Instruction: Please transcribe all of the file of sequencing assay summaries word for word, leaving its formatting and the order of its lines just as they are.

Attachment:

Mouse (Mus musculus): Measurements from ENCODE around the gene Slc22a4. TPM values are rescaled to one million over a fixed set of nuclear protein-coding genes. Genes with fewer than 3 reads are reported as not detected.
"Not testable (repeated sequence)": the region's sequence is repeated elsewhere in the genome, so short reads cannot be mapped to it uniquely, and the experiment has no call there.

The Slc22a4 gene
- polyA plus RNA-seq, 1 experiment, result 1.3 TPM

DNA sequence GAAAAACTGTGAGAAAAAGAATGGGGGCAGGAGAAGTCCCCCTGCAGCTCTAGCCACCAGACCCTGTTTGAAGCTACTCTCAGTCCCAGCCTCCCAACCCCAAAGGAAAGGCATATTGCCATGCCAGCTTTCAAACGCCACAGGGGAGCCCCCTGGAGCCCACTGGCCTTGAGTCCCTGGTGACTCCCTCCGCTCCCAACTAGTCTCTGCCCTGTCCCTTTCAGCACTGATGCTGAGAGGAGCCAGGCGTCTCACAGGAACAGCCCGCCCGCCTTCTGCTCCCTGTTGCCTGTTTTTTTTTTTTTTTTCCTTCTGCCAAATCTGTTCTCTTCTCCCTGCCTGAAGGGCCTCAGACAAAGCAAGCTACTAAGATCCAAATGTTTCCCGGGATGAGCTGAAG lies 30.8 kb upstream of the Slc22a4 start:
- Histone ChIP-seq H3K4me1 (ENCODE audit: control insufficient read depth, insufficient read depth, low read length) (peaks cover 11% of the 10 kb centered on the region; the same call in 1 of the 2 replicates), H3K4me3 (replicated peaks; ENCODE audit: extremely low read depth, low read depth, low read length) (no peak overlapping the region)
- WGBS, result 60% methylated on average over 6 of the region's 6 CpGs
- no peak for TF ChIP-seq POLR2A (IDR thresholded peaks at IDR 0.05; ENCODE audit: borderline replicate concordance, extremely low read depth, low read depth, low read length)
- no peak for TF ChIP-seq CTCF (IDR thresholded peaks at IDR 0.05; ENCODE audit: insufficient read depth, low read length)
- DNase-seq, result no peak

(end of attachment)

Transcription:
Mouse (Mus musculus): Measurements from ENCODE around the gene Slc22a4. TPM values are rescaled to one million over a fixed set of nuclear protein-coding genes. Genes with fewer than 3 reads are reported as not detected.
"Not testable (repeated sequence)": the region's sequence is repeated elsewhere in the genome, so short reads cannot be mapped to it uniquely, and the experiment has no call there.

The Slc22a4 gene
- polyA plus RNA-seq, 1 experiment, result 1.3 TPM

DNA sequence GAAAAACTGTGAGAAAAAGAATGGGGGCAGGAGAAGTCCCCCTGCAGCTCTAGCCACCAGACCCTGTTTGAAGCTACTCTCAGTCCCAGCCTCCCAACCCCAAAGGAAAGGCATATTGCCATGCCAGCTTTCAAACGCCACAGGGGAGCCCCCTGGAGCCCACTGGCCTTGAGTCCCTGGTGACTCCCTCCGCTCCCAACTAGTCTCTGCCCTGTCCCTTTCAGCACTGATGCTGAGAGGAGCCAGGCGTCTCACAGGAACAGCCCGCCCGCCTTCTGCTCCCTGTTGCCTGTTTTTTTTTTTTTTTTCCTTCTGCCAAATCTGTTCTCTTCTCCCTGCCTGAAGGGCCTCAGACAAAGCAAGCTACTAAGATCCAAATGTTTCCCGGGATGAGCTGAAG lies 30.8 kb upstream of the Slc22a4 start:
- Histone ChIP-seq H3K4me1 (ENCODE audit: control insufficient read depth, insufficient read depth, low read length) (peaks cover 11% of the 10 kb centered on the region; the same call in 1 of the 2 replicates), H3K4me3 (replicated peaks; ENCODE audit: extremely low read depth, low read depth, low read length) (no peak overlapping the region)
- WGBS, result 60% methylated on average over 6 of the region's 6 CpGs
- no peak for TF ChIP-seq POLR2A (IDR thresholded peaks at IDR 0.05; ENCODE audit: borderline replicate concordance, extremely low read depth, low read depth, low read length)
- no peak for TF ChIP-seq CTCF (IDR thresholded peaks at IDR 0.05; ENCODE audit: insufficient read depth, low read length)
- DNase-seq, result no peak